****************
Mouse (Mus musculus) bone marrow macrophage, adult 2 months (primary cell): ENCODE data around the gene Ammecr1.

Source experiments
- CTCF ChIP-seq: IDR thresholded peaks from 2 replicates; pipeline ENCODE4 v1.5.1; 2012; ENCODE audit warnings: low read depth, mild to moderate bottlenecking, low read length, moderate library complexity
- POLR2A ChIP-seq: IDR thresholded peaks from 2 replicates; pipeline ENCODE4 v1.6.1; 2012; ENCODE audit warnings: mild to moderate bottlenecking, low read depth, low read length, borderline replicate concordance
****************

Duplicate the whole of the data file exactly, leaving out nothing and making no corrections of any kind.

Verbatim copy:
Mouse (Mus musculus) bone marrow macrophage, adult 2 months (primary cell): ENCODE data around the gene Ammecr1.

Source experiments
- CTCF ChIP-seq: IDR thresholded peaks from 2 replicates; pipeline ENCODE4 v1.5.1; 2012; ENCODE audit warnings: low read depth, mild to moderate bottlenecking, low read length, moderate library complexity
- POLR2A ChIP-seq: IDR thresholded peaks from 2 replicates; pipeline ENCODE4 v1.6.1; 2012; ENCODE audit warnings: mild to moderate bottlenecking, low read depth, low read length, borderline replicate concordance